The best treat of early spring is the mud bug, better known as the crayfish (or, depending upon where you grew up, crawfish). These lobster-like freshwater crustaceans inhabit every continent except Africa. There are more than 250 species in the United States alone.
In size, they range from one inch to Tasmanian giants that weigh more than eight pounds. The prevalent marketing size in the United States is four to six inches.
The peak of the crayfish season is from now through May, when the wild harvest joins the farmed. Louisiana is the leading crayfish-farming state (Breaux Bridge, La., calls itself the Crawfish Capital of the World), harvesting more than 20 million tons per year--of which 16 million are consumed within the state. Alabama, Arkansas, Mississippi, Missouri and Texas are also significant producers of farmed crayfish.
The Pacific crayfish is most abundant in the slow-moving rivers of Oregon, followed by Washington and northern California. The Northern crayfish is bountiful in most streams, rivers and lake shallows from Wisconsin to Maine. Northern areas become active as the ice thaws and waters become warm, 30 to 60 days behind the Louisiana peak.
Before cooking live crayfish, soak them in salted water (about one-third cup salt per gallon) for about 10 minutes to remove the sand and grit. Place the live crayfish in a pan, cover with boiling water and set aside for 10 minutes. Drain and let cool enough for handling.
Cleaning is fairly simple. First, remove the bitter gut by grabbing the fanned end of the tail, twisting a half-turn and carefully pulling the fanned tail section to remove with the intestinal tract and gut. Remove the tail from the body and separate the meat from the shell.
Remove the bright orange fat from the head cavity and keep it separate from the meat. The fat is a true luxury--good for adding a pure, rich, crayfish flavor to sauces or for just eating straight. The shells, also great for seasoning sauces and soups, can be frozen for later use.
The total meat yield will range from 14% to 20% of body weight, so pre-cleaned meat is rather expensive. Fresh tail meat with or without the fat is abundant now at better fish or specialty markets. Refrigerate at 35 degrees to 40 degrees. Tails with fat will have a shorter refrigerator life, so use them immediately.
Along with crayfish, the first wild greens provide some of the best eating of spring. As they grow and prepare to flower, they will become bitter and coarse in texture. After flowering, greens will have to be cooked to reduce the bitterness and tenderized to a palatable level.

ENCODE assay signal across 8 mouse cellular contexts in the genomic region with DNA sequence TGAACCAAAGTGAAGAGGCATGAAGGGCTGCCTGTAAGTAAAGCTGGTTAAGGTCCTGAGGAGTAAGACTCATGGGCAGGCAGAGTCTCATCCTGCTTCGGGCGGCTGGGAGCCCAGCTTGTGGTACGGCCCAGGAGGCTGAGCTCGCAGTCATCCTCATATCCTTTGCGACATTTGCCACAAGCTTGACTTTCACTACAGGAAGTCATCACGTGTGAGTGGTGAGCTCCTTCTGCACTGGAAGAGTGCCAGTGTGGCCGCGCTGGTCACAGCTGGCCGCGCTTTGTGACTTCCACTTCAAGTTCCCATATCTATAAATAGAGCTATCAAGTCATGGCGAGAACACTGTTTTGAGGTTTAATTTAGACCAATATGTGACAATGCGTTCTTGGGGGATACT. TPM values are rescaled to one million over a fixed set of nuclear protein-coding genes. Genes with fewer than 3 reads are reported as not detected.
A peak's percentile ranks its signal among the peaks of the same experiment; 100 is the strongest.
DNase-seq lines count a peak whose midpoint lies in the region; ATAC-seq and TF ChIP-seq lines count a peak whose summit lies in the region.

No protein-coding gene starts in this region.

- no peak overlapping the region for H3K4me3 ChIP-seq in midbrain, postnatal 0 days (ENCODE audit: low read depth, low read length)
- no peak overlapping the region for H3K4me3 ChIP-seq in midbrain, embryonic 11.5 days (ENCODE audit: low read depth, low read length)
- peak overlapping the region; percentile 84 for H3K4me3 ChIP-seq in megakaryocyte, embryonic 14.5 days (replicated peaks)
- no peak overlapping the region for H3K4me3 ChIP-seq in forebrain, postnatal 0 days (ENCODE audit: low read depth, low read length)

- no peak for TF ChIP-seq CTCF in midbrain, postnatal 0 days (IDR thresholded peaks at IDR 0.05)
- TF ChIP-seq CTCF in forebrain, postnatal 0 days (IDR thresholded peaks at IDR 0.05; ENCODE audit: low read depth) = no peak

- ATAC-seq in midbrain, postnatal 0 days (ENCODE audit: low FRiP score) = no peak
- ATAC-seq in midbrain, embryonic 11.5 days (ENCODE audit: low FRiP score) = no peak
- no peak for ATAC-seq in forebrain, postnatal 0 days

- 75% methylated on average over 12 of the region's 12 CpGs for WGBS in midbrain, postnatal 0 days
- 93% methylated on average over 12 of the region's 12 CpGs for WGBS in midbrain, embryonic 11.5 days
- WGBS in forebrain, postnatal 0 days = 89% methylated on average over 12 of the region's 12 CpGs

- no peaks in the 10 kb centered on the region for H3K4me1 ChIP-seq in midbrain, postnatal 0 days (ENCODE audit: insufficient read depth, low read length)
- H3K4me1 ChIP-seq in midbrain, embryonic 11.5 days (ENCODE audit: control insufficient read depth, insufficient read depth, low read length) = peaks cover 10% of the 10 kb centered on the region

The dandelion, also called the "tramp with a golden head," has found its way to every continent--and probably to every lawn as well. In France, the plants are mounded with dirt to blanch the leaves golden and delicately tender, a process identical to the growing of white asparagus. The young leaves and crowns are excellent in salads; the unopened buds may be sauteed or fried with flavor similar to mushrooms, and the root resembles the taste of parsnips.
Watercress, introduced by the first settlers of this country, is now found growing wild in every state. The leaves are a favorite but the flowers and little seed pods are also delightful while still tender. The peppery flavor has an unusual cooling and satisfying effect on the palate, a perfect match for some of the other fiery wild greens. Wild watercress is spunky but may transmit impurities from the water in which it grew, so be sure to soak it in clean water with Halazone tablets (available at drugstores) before eating if you are unsure of the water quality.
Mustard greens are a superb treat and have been enjoyed at least since the days of the Roman Empire. Cool weather is essential to slow its maturity; it must be collected while quite small, or the bite of the mature green will have you breathing fire. This is the plant that produces the spicy mustard seed, although in the southern United States there is a relative grown specifically for larger, milder greens rather than the spice seed.
Miner's lettuce, a member of the purslane family, has a bright, tart flavor. The vitamins in its round, broad leaves saved many '49ers from scurvy during the California gold rush.
Lamb's quarters ( not lamb's tongue, a different green that is also known as mache ) is probably the best of the still-wild foraged greens when it's under four inches in height. The leaves are blue-green in color and have a nutty flavor.
The combination of the crayfish and the first greens of spring will recharge the palate. Be sure the tough muscle on the side of the scallop known as the "foot" is removed before cooking.
CRAYFISH CAKES WITH SPRING GREENS
1/4 pound sea scallops, foot removed
1 large egg white
1/2 cup unsalted butter
1/2 teaspoon salt
1/4 teaspoon freshly ground white pepper
1 tablespoon tomato paste
1/4 cup whipping cream
1 pound crayfish tail meat, cleaned
2 cups bread crumbs